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Digging Eternity

October 25, 1987|SUZANNE MUCHNIC

People who travel widely and are drawn to exhibitions of ancient art sometimes get the impression that an entire layer of civilization lies under the crust of earth we stand on. For those who survey a map of China in the catalogue for "The Quest for Eternity: Chinese Ceramic Sculpture From the People's Republic of China," at the County Museum of Art (through Jan. 3), the impression may solidify into a conviction.

The central provinces of Sichuan, Henan, Shanxi and especially Shaanxi are dotted with archeological digs that have unearthed treasure from extensive tombs and not only fired imaginations but provided invaluable insight into the astonishing sophistication of the world's hoariest continuous civilization.

Diagrams in the catalogue outline examples of mortuary architecture both above and below ground. One imperial tomb at Fengxiang is more than 300 yards long. Other subterranean chambers are distinguished above ground by pyramidal mounds of earth, dry moats, towers and gateways. These multi-roomed tombs--built to accommodate deceased royalty and their possessions--became so elaborate and assumed such importance that in the Han period (206 BC to AD 220) "mausoleum towns" were established near tombs so that residents' taxes would support construction that went on for years.

This would be fascinating if not a single object had been retrieved from excavated tombs. But, as we see in about 160 examples of funerary ceramics displayed in "The Quest for Eternity," the findings are so captivating as artworks and sociological evidence that the complex structures built to hold them fade into a background of mere facts and figures.

What captures immediate attention in the exhibition is an installation of three life-size figures and a horse, in the central court on the lower level of the Ahmanson building. Little wonder, for this sculpture came from a stunning discovery in 1974 of three pits containing an entire earthenware army. It had been buried with Qin Shihuang, the emperor who unified China during his reign from 221 to 207 BC.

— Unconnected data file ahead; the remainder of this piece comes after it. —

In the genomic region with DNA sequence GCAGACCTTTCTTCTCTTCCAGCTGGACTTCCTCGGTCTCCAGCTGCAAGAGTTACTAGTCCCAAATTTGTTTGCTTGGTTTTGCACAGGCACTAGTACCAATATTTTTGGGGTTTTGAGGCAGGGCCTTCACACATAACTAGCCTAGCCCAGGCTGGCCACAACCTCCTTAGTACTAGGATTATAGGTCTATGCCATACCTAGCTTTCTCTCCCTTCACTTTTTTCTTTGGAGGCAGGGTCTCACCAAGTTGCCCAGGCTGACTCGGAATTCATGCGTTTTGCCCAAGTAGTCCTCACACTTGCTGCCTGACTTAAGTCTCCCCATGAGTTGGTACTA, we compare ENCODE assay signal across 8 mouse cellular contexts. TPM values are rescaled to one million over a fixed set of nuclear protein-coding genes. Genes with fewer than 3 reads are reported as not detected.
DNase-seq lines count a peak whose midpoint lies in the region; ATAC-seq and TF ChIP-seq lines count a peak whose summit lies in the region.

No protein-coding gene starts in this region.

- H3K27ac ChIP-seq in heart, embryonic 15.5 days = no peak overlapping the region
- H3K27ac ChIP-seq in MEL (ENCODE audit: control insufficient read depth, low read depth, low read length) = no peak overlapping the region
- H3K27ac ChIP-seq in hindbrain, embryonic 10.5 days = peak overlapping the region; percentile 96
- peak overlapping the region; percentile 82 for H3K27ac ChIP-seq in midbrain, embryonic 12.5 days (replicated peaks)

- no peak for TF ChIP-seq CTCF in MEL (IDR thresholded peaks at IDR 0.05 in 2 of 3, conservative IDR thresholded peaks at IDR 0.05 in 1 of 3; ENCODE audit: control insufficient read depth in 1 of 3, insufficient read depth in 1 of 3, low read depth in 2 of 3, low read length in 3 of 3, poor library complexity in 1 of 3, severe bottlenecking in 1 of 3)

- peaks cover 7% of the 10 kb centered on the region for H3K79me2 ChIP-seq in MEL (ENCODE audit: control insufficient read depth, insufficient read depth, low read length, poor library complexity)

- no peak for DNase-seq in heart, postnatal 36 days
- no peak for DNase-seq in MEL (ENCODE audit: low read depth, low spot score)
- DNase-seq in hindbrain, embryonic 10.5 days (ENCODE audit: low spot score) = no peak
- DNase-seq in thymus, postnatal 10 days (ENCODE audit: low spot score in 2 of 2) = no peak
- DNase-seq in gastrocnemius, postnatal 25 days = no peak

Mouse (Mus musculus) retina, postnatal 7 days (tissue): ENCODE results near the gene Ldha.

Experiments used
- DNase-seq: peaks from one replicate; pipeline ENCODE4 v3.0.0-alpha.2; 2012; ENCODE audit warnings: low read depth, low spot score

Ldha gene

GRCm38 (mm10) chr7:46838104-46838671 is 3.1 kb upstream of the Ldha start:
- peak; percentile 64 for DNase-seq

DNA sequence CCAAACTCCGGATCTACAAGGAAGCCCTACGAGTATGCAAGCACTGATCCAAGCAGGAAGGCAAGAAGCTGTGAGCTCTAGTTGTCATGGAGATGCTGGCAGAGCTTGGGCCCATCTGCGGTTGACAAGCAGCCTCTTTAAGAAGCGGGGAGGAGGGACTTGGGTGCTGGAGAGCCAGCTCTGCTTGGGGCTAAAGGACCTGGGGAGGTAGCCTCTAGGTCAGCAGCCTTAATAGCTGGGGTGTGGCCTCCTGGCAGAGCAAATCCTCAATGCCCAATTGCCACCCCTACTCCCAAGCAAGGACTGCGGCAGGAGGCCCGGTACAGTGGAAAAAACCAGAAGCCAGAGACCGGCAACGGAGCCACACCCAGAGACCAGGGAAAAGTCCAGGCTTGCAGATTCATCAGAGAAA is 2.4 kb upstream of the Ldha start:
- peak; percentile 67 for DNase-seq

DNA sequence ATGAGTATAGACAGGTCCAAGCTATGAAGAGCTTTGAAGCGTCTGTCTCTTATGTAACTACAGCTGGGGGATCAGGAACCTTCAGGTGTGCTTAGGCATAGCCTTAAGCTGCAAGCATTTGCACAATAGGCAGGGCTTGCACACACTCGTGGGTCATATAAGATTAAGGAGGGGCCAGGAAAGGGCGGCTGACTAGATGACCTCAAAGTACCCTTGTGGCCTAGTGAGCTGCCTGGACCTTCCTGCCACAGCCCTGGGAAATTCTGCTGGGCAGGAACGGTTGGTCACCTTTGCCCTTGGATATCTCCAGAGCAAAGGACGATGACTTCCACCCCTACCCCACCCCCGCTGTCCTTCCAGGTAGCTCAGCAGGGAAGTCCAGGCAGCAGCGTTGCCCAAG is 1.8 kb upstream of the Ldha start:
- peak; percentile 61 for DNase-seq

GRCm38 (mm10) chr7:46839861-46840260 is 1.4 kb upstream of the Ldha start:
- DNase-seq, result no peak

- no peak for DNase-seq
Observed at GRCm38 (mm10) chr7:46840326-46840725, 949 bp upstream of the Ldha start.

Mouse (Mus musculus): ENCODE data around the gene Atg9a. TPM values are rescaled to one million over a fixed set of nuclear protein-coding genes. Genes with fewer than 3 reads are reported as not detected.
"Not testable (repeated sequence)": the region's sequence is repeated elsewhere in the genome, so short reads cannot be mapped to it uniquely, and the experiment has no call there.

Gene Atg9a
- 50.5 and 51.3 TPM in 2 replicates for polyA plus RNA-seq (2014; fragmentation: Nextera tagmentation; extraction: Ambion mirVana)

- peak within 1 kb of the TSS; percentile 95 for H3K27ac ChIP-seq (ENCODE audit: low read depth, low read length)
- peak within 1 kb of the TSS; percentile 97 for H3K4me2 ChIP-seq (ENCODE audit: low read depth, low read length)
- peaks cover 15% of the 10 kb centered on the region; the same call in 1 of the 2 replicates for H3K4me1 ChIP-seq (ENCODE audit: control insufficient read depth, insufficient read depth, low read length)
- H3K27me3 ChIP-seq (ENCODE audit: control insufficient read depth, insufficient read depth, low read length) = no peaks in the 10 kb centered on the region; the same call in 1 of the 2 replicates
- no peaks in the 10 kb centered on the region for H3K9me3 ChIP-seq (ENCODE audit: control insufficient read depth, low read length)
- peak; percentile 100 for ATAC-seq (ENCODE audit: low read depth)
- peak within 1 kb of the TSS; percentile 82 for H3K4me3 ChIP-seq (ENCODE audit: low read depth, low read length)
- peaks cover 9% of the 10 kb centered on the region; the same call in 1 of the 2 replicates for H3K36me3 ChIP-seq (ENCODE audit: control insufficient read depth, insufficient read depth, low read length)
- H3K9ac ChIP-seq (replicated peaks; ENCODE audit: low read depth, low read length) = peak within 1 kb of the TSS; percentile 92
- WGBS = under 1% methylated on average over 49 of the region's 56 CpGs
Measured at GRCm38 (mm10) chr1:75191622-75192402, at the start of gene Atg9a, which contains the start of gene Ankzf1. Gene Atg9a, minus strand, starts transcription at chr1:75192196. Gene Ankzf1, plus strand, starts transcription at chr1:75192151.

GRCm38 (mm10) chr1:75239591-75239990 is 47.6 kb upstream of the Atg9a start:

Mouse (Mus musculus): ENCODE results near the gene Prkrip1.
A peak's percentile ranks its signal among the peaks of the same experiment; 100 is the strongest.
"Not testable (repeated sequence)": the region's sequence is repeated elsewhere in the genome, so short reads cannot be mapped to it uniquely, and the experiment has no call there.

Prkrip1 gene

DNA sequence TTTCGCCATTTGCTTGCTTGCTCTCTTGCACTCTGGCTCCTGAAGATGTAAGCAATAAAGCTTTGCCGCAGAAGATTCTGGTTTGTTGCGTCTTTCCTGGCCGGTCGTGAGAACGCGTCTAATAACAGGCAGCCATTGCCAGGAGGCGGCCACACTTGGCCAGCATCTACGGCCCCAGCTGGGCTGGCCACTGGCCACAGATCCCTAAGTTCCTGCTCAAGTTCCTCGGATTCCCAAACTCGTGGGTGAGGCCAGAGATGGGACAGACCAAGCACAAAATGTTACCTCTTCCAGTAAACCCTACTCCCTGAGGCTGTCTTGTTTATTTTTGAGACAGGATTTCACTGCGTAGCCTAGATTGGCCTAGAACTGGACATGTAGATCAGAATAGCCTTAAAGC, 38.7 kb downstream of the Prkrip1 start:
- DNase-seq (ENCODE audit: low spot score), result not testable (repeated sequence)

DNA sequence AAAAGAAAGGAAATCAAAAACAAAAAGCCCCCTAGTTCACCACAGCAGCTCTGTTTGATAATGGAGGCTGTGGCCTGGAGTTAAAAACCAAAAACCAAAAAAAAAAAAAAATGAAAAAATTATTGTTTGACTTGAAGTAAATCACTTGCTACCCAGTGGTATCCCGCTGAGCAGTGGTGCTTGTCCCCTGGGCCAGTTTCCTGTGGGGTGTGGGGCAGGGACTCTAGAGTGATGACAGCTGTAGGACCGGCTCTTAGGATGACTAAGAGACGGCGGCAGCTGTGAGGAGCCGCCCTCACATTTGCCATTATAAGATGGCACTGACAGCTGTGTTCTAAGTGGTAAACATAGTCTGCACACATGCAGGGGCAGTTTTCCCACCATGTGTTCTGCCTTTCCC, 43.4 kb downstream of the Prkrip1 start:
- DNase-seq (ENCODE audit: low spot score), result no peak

Visitors to the site, near Xi'an, see the largest pit, about the size of two end-to-end football fields. When discovered, it contained about 6,000 warriors, lined up in trenches according to military function, and 24 horses arranged in six teams pulling chariots. Walking around the vast pit, over a bridge that spans it and staring down the ranks of individual archers, foot soldiers, charioteers and cavalry men portrayed, only the visually impaired and the hopelessly ignorant can fail to see the enormity of the accomplishment, as well as the depth and range of expression. Exemplifying neither creepy, wax-works realism nor mechanistic repetition, the work of legions of ancient craftsmen comes to light as a living presence.

Many tourists have ogled the army by now, a few figures and horses have gone on tour (twice before in Los Angeles, at LACMA and at Ambassador College) and the dig has excited lively public interest. But one misconception persists: Many people think that the figures are all alike, while in fact there are hundreds if not thousands of variations.

At the grossest level--size, scale, style and degree of abstraction--the somber military men are consistent. But while molds were used for the bodies, there were many different ones, and the heads were individually modeled.

At the dig in Xi'an one sees a striking assortment of ethnic types, profiles, bone structures, mustaches and hair arrangements. With two officers and one warrior separated on a large, low footing at LACMA (and three relatively similar figures, at that), visitors may not absorb the fact that almost nothing is duplicated in the members of this trio. Not their armor, not the flaps and folds of their tunics, not the positions of their hands that once held real bronze weapons, not their neck pieces, not their headdresses and certainly not their faces.

The point of individuality--and the respect for human differences implicit in such an attitude--is well taken as we proceed through the exhibition, handsomely installed by Bernard Kester in terra-cotta-colored galleries with doorways inspired by actual tomb architecture. Far from multiple examples of royal types, we find an imaginative assortment of figures and animals, fit for a full life. Representing about 10,000 years of Chinese civilization and excavated during the last 35 years, all the ceramic pieces are on loan from 14 Chinese institutions.

Except for the Qin tomb foursome, theworks are comparatively small--from a troop of Warring States dancers and musicians about 5 inches tall to a 4-foot Tang dynasty guardian king. Ferociously trampling a demon underfoot, he speaks for the fierce side of Chinese art--much more than dignified members of Qin's army. From this sancai-glazed king and his neighbor, an even scarier, snarling beast with long-tentacled wings, we gather that guarding tombs was extremely serious business.

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